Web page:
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Clerk Sanders

No: 69; variant: 69A

  1. CLARK SANDERS and May Margret Walkt ower yon graveld green, And sad and heavy was the love, I wat, it fell this twa between.
  2. ‘A bed, a bed,’ Clark Sanders said, ‘A bed, a bed for you and I;’ ‘Fye no, fye no,’ the lady said, ‘Until the day we married be.
  3. ‘For in it will come my seven brothers, And a’ their torches burning bright; They’ll say, We hae but ae sister, And here her lying wi a knight.’
  4. ‘Ye’l take the sourde fray my scabbord, And lowly, lowly lift the gin, And you may say, your oth to save, You never let Clark Sanders in.
  5. ‘Yele take a napken in your hand, And ye’l ty up baith your een, An ye may say, your oth to save, That ye saw na Sandy sen late yestreen.
  6. ‘Yele take me in your armes twa, Yele carrey me ben into your bed, And ye may say, your oth to save, In your bower-floor I never tread.’
  7. She has taen the sourde fray his scabbord, And lowly, lowly lifted the gin; She was to swear, her oth to save, She never let Clerk Sanders in.
  8. She has tain a napkin in her hand, And she ty’d up baith her eeen; She was to swear, her oth to save, She saw na him sene late yestreen.
  9. She has taen him in her armes twa, And carried him ben into her bed; She was to swear, her oth to save, He never in her bower-floor tread.
  10. In and came her seven brothers, And all their torches burning bright; Says thay, We hae but ae sister, And see there her lying wi a knight.
  11. Out and speaks the first of them, ‘A wat they hay been lovers dear;’ Out and speaks the next of them, ‘They hay been in love this many a year.’
  12. Out an speaks the third of them, ‘It wear great sin this twa to twain;’ Out an speaks the fourth of them, ‘It wear a sin to kill a sleeping man.’
  13. Out an speaks the fifth of them, ‘A wat they’ll near be twaind by me;’ Out an speaks the sixt of them, ‘We’l tak our leave an gae our way.’
  14. Out an speaks the seventh of them, ‘Altho there wear no a man but me, . . . . . I bear the brand, I’le gar him die.’
  15. Out he has taen a bright long brand, And he has striped it throw the straw, And throw and throw Clarke Sanders’ body A wat he has gard cold iron gae.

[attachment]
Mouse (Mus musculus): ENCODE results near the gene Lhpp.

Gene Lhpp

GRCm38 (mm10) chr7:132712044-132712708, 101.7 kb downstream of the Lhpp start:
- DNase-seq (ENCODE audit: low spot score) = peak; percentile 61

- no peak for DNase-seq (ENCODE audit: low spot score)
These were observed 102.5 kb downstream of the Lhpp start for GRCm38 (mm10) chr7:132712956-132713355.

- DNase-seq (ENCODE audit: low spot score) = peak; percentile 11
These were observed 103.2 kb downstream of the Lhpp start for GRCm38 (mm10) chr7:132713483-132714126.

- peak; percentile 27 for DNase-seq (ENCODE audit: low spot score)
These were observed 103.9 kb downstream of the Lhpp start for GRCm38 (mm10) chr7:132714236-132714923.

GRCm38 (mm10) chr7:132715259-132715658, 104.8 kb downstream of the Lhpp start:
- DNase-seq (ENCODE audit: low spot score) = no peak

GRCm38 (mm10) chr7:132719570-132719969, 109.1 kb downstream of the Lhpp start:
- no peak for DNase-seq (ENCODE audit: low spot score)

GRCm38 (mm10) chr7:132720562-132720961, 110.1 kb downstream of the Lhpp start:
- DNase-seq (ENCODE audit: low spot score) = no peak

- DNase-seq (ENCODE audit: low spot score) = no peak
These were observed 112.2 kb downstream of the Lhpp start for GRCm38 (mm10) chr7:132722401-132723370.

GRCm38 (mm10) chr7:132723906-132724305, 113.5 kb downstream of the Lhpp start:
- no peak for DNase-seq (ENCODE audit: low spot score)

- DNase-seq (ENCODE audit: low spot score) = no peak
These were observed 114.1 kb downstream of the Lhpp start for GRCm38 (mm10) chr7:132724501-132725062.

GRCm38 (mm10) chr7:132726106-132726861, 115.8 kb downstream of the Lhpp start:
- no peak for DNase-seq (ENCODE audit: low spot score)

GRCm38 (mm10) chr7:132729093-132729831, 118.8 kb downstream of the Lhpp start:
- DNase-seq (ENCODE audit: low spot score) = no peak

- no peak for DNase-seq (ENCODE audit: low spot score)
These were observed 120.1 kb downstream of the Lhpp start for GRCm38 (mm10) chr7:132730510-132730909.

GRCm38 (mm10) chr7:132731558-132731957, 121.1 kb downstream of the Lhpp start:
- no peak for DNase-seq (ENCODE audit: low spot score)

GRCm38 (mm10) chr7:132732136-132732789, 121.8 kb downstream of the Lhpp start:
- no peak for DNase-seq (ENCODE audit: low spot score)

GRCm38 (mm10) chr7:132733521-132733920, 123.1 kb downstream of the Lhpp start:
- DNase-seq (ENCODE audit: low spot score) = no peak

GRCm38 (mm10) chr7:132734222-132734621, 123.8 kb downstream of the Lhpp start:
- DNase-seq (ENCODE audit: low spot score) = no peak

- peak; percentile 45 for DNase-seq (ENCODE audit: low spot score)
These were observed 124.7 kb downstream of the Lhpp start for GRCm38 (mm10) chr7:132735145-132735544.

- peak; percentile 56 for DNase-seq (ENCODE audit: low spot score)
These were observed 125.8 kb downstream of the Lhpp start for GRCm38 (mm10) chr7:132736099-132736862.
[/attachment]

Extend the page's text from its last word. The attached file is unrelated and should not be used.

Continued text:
16. Sanders he started, an Margret she lapt, Intill his arms whare she lay, And well and wellsom was the night, A wat it was between these twa.
  17. And they lay still, and sleeped sound, Untill the day began to daw; And kindly till him she did say ‘It’s time, trew-love, ye wear awa.’
  18. They lay still, and sleeped sound, Untill the sun began to shine; She lookt between her and the wa, And dull and heavy was his eeen.
  19. She thought it had been a loathsome sweat, A wat it had fallen this twa between; But it was the blood of his fair body, A wat his life days wair na lang.
  20. ‘O Sanders, I’le do for your sake What other ladys would na thoule; When seven years is come and gone, There’s near a shoe go on my sole.
  21. ‘O Sanders, I’le do for your sake What other ladies would think mare; When seven years is come and gone, Ther’s nere a comb go in my hair.
  22. ‘O Sanders, I’le do for your sake What other ladies would think lack; When seven years is come an gone, I’le wear nought but dowy black.’
  23. The bells gaed clinking throw the towne, To carry the dead corps to the clay, An sighing says her May Margret, ‘A wat I bide a doulfou day.’
  24. In an come her father dear, Stout steping on the floor; . . . . . . . . . .
  25. ‘Hold your toung, my doughter dear, Let all your mourning a bee; I’le carry the dead corps to the clay, An I’le come back an comfort thee.’
  26. ‘Comfort well your seven sons, For comforted will I never bee; For it was neither lord nor loune That was in bower last night wi mee.’